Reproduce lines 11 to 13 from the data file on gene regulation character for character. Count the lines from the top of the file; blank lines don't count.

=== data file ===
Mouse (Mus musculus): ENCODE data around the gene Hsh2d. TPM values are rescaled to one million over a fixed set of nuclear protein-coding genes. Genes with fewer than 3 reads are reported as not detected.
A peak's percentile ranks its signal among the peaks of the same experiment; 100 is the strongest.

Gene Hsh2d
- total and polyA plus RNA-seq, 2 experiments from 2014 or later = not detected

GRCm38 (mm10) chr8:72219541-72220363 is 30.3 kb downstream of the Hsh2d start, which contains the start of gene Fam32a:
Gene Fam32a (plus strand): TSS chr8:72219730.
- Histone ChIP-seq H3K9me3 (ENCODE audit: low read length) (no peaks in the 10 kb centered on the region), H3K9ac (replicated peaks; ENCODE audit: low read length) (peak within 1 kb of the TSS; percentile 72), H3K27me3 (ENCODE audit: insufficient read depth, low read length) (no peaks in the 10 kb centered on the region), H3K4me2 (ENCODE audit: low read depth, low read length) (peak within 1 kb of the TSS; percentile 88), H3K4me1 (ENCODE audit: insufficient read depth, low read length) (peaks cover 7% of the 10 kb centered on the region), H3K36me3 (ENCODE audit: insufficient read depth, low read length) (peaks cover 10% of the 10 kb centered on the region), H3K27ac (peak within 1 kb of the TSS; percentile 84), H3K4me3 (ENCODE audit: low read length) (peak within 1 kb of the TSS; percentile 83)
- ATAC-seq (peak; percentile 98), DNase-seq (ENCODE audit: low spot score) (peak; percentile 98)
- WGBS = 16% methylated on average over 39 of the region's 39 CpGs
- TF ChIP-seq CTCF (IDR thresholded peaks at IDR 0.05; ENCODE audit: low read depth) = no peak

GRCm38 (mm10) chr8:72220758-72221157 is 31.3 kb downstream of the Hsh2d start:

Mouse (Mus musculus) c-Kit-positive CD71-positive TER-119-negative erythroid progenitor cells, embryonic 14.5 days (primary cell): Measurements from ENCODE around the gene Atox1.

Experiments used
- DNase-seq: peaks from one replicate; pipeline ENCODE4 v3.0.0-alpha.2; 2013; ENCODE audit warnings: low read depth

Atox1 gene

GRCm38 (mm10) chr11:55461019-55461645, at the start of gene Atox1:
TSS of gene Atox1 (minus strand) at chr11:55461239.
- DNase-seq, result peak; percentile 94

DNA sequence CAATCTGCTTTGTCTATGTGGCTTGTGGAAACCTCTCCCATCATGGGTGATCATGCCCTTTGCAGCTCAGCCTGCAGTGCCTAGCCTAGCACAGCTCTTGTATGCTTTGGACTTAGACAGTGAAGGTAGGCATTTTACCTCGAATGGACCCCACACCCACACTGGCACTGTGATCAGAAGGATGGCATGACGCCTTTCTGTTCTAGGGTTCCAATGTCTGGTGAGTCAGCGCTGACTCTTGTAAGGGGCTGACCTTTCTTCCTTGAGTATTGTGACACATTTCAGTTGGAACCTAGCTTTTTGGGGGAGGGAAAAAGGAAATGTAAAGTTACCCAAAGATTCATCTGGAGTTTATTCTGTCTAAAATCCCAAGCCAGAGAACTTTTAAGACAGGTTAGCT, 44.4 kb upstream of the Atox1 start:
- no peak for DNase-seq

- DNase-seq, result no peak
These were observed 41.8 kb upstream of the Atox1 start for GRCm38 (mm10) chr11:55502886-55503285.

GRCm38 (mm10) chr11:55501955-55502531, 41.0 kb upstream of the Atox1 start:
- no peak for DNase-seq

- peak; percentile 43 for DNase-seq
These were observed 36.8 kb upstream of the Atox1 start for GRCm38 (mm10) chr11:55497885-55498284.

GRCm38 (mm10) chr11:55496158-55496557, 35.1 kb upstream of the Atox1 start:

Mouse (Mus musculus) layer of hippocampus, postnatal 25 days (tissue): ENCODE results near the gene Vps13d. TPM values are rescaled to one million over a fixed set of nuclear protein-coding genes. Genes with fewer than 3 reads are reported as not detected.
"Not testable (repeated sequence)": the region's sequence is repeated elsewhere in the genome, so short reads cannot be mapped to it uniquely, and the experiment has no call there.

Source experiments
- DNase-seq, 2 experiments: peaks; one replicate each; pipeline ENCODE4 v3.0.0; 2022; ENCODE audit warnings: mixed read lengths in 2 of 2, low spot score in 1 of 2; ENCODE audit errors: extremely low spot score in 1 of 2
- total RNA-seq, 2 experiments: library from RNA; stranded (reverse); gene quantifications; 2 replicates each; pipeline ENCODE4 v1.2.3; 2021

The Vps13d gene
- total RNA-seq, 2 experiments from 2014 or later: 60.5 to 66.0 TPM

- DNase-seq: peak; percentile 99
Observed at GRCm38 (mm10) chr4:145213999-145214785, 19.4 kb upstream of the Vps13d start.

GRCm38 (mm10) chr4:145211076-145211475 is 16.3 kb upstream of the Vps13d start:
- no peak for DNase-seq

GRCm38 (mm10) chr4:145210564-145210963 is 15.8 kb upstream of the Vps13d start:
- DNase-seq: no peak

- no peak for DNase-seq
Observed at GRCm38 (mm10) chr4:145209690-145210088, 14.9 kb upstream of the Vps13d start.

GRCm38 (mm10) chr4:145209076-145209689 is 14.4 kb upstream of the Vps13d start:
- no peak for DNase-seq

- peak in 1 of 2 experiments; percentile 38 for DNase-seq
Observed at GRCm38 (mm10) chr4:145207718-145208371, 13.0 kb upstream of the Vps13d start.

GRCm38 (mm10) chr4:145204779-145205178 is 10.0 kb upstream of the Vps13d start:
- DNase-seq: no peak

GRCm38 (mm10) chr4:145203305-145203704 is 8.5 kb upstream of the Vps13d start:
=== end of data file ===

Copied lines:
GRCm38 (mm10) chr8:72220758-72221157 is 31.3 kb downstream of the Hsh2d start:

Mouse (Mus musculus) c-Kit-positive CD71-positive TER-119-negative erythroid progenitor cells, embryonic 14.5 days (primary cell): Measurements from ENCODE around the gene Atox1.

Experiments used